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The Afro-Log

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Day 19 – August 1

(PAUL) We drove to Divindu for gas.  We had to wake up the attendant at about 12:30am.  He was friendly but still sleepy.  Then we drove to 3 campsites before finally settling on Ngepi, the only one open.  We pitched camp at 1:30am right along the river.  I went to the ablutions after getting directions from a young man with a rifle.  He said it was to ward off thieves.  We all easily fell asleep after an exhausting day.

(SAM)  Paul and I awoke early in order to find the Catholic mission that we knew was in Divindu.  We had to find the church and find out what time Mass was.  We also had to find money and food.  Unlike the Sunday before, this Sunday was a complete failure.  We asked so many people directions to the Catholic church that we ended up asking the man at the gas station three separate times.  Many of the people in Divindu did not speak English.  The building that I think was the church was a small concrete block building with no information.  This was a sad day in T-weed history because we had never missed Mass on Sunday no matter where we were.  Even when we were at Luxor in Upper Egypt, Dave discovered a place where we could go to Mass.  Nothing went well this morning in Divindu.  There was no place to exchange money and we could not buy groceries until 11:00.  The road back to our campsite was more bumpy than usual.
We collected Chris and made ready to eat peanut butter and jelly for breakfast.  While Chris and I finished breakfast, Paul collected information from Adi and Yaniv, two doods from Israel.  Paul also collected information at the camp’s bar/office.  Paul discovered that we could exchange money and employ a local to launder our clothes – all right there in the campsite.  We needed to clean out the Asia Rocsta and it seemed like a good time to reorganize before the final stretch through Botswana and Zimbabwe.  We decided to stay at the same campsite another night.  After collecting laundry, exchanging money, purifying water, cleaning out the Asia, and trying to fix the broken door of the Asia, we were ready to see Mahango park.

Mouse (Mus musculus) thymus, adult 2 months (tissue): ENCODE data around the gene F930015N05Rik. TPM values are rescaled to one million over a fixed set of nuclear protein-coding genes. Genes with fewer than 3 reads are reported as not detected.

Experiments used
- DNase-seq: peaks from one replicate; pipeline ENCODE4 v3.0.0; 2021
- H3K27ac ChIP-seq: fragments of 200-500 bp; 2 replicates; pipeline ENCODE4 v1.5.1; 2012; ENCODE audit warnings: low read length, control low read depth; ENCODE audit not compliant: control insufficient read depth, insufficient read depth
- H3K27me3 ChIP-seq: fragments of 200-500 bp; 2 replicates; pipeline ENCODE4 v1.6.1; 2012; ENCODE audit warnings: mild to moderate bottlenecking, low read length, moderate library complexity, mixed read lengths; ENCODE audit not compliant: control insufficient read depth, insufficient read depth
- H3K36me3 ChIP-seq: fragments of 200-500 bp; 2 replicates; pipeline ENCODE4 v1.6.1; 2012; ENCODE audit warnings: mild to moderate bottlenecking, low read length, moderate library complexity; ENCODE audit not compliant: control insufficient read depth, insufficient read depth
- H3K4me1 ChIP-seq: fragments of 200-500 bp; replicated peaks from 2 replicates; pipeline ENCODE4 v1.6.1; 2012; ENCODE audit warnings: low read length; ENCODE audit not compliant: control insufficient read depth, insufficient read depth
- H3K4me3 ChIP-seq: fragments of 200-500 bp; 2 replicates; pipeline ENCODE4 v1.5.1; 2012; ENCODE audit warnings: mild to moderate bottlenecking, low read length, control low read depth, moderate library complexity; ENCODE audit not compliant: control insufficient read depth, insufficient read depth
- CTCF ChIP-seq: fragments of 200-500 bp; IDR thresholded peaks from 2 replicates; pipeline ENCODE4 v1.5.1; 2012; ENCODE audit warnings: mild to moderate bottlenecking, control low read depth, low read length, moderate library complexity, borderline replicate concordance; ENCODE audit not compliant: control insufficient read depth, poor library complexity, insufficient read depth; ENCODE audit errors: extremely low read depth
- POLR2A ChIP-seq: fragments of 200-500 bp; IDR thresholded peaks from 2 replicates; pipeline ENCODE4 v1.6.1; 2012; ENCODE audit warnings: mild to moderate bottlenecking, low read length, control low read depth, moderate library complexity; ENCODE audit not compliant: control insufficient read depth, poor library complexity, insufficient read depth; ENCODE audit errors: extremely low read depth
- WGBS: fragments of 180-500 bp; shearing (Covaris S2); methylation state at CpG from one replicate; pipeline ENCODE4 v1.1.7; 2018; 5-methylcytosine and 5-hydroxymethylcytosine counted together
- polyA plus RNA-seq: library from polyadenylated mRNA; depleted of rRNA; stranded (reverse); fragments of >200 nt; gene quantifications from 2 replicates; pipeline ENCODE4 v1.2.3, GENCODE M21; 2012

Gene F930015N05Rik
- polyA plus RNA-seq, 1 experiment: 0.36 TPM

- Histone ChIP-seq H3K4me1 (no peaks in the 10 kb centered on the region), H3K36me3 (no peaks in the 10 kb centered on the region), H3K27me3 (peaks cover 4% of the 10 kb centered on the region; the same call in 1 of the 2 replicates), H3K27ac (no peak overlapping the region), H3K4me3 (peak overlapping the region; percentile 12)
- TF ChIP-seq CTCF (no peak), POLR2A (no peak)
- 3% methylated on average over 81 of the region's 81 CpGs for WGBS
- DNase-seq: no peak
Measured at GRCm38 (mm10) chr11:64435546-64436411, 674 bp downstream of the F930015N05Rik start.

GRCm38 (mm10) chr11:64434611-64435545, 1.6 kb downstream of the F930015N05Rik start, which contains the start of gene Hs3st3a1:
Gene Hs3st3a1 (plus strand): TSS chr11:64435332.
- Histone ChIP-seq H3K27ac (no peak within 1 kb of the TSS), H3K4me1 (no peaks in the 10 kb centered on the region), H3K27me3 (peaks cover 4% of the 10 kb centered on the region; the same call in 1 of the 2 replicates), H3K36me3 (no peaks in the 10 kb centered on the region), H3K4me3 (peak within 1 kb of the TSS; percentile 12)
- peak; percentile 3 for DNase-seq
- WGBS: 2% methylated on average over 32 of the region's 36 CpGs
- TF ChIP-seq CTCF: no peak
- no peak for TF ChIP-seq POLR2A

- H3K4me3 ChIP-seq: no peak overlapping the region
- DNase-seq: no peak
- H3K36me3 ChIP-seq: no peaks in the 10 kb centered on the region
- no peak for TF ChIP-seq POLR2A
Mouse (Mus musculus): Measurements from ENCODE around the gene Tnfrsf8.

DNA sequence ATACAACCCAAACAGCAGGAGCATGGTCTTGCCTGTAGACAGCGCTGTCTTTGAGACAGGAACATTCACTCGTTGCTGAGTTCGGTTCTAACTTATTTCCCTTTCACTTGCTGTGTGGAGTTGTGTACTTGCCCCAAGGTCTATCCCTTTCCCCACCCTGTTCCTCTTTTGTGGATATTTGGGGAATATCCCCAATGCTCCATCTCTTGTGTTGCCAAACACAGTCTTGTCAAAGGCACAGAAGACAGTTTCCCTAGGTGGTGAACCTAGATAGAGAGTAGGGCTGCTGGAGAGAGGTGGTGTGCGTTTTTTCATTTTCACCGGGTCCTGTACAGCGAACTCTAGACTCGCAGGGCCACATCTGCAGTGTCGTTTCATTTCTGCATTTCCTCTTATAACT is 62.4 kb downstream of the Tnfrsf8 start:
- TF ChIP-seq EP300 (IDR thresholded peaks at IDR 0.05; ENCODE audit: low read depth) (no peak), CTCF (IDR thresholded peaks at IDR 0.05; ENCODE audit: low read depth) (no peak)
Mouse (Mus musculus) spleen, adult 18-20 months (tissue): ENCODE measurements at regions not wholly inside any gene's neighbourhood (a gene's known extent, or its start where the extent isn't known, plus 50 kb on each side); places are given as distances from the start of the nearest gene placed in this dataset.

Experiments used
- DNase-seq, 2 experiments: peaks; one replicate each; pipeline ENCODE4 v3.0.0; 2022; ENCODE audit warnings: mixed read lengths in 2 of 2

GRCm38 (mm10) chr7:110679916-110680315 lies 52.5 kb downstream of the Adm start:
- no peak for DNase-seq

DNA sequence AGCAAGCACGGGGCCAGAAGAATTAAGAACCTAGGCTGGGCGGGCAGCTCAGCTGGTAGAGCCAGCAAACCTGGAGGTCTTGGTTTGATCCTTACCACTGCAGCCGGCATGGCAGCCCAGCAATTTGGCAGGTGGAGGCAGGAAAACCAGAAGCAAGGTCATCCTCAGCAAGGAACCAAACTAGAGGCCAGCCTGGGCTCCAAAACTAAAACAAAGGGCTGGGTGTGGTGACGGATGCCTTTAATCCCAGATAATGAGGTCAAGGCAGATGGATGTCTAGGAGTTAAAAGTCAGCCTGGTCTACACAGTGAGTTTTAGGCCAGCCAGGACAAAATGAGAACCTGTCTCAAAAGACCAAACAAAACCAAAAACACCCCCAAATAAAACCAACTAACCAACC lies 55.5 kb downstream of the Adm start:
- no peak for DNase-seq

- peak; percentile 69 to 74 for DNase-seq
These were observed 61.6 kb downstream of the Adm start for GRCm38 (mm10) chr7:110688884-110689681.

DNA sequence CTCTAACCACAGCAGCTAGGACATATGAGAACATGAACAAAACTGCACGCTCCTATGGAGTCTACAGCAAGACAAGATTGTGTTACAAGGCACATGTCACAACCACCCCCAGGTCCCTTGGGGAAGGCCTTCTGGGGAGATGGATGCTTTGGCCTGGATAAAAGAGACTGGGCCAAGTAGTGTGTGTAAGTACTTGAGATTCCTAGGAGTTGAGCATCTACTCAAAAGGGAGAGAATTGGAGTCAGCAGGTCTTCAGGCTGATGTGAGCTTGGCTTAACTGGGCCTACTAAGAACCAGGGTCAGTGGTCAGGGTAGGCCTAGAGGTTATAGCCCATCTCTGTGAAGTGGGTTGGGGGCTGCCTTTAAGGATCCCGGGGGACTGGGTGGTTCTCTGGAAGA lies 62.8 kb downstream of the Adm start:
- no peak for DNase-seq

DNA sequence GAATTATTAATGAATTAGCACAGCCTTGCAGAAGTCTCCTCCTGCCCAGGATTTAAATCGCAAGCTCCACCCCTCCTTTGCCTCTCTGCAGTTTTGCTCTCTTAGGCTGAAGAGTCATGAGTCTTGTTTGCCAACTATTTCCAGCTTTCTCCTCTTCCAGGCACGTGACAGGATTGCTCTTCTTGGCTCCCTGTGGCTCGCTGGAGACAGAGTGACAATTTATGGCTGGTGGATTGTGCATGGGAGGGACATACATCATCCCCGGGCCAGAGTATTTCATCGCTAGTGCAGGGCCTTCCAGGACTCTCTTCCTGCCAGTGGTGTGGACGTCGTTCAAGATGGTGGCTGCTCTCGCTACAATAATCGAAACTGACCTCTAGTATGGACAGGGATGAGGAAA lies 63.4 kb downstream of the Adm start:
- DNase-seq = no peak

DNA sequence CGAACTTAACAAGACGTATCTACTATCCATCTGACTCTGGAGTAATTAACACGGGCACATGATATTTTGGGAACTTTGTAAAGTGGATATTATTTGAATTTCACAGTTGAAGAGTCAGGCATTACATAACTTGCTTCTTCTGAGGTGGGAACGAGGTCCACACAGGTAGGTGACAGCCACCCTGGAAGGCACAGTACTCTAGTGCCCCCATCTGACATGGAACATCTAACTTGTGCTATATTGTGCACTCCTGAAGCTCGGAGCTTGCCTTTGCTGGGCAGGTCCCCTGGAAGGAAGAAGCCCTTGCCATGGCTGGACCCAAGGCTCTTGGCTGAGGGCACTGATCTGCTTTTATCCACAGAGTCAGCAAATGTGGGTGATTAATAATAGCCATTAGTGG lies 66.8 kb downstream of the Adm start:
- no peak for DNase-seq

At the gate of the park, we payed our fee and the office guy was surprisingly helpful and friendly.  He must have been a native of Botswana.  There were two good places in the park to get a good view of the hippos and crocs, but they were far off.  There were also some great baobob trees with their huge trunks and roots sticking up in the air.  Paul was gathering information from some germans and found out that, “most tourists are killed by hippos.”  This is somewhat hard to believe.  So far, all three of us are still alive.  We also talked to some friendly people from Belgium who followed us all throughout the park.
At the same site where we saw the far away crocs, we also saw two baboons fighting and a bird who swam underwater.  We threw plenty of rocks to try and stir up underwater hippos.  Chris can throw rocks with both his right and left hands; he says he is amphibious.  On the way back to our camp site through town, we got gas and discovered that the Spar had just closed.  Despite our pleas they would not open.  The only place we could find to buy food was a local greasy spoon hang-out.  We stood out pretty bad but the people were very nice.  We ordered three cokes, three chips, and three hot dog-like creatures to cut up in our canned speghetti.  It was already dark by the time we got back to Ngepi camp but the bar was full and the music was playing, a great 80’s mix.
We cooked our food at a nice table right by the bar/office and ate well.  After dinner a man named Andre asked us if we wanted to take a boat ride on the Okavango River the next morning.  We had planned on a ride on the river to see crocs and hippos and thought the next morning would be swell.  Paul then bellied up to the bar to gather information and Chris and I found our wet laundry piled in a basket.
We hung it up and then wrote post cards.  While Paul was getting his vitamin V, he talked to Andre about the next day’s events.  Andre stoked up the fire and we talked to him about many things while he talked to us about rugby.  That night we went to sleep to the sound of loud drunks staggering around the camp.

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